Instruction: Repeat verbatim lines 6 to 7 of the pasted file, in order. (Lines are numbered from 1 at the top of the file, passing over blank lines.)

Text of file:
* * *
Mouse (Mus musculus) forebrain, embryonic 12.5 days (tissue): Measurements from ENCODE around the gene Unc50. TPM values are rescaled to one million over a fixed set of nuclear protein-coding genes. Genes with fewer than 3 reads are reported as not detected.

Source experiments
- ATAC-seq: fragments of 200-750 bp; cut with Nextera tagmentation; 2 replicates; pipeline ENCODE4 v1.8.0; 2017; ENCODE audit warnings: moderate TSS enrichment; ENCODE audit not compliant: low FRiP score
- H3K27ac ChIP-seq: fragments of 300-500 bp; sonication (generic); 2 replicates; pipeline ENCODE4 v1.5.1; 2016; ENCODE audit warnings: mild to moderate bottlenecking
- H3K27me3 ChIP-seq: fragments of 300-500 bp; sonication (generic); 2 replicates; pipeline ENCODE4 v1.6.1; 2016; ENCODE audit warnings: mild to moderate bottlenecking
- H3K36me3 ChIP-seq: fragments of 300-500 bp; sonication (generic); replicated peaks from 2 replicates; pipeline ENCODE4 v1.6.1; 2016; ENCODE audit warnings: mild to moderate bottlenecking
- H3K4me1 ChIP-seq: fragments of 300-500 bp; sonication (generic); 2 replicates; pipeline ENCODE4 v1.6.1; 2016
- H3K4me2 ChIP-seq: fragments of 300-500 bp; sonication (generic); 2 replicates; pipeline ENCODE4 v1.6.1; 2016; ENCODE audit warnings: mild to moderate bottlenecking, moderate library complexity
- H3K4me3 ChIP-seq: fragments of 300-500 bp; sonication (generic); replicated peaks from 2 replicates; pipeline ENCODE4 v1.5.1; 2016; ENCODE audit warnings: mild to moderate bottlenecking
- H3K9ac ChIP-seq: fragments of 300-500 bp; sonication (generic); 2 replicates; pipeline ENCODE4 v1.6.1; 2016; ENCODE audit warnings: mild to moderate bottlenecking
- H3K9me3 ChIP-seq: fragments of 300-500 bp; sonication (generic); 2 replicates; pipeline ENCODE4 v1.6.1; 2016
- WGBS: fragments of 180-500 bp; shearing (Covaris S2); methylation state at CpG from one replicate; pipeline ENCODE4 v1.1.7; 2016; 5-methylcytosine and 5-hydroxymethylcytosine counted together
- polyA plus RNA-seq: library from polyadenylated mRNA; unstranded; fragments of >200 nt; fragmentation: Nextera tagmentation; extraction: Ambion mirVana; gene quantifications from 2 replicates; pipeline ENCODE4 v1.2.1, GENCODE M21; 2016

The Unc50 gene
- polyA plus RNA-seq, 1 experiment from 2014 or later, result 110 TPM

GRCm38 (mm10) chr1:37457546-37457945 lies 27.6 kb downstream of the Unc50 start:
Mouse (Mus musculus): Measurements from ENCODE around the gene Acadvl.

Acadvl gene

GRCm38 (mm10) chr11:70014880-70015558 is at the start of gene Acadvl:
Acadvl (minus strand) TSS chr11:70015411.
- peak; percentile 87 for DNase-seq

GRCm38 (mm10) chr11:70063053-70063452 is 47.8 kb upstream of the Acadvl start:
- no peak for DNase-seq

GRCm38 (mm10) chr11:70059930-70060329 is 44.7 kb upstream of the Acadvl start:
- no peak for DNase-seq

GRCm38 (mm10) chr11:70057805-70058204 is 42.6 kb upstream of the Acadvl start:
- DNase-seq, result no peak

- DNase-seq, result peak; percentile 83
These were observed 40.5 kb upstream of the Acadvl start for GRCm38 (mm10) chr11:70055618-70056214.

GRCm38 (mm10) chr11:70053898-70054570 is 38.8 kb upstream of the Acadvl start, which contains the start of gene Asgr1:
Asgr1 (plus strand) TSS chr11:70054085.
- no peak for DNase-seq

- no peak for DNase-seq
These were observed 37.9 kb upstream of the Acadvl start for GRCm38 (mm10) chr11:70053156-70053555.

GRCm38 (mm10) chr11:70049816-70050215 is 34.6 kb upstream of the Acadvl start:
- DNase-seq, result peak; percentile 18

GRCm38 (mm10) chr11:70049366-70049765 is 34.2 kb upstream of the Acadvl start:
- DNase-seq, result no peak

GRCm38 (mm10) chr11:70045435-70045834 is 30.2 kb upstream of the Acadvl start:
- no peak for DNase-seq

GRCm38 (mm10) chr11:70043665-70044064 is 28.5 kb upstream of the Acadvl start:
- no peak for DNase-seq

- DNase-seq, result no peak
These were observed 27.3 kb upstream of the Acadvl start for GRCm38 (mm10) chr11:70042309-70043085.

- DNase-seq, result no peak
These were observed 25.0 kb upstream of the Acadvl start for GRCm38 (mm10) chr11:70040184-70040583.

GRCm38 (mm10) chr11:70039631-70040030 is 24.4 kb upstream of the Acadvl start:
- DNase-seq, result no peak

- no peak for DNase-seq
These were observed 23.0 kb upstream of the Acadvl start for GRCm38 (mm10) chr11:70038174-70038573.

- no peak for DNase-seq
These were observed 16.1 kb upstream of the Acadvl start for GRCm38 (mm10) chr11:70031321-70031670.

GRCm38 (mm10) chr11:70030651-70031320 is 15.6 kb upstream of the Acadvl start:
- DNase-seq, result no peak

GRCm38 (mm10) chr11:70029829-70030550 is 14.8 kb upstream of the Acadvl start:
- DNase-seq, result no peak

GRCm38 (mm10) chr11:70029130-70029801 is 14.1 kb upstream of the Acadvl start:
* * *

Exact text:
- H3K36me3 ChIP-seq: fragments of 300-500 bp; sonication (generic); replicated peaks from 2 replicates; pipeline ENCODE4 v1.6.1; 2016; ENCODE audit warnings: mild to moderate bottlenecking
- H3K4me1 ChIP-seq: fragments of 300-500 bp; sonication (generic); 2 replicates; pipeline ENCODE4 v1.6.1; 2016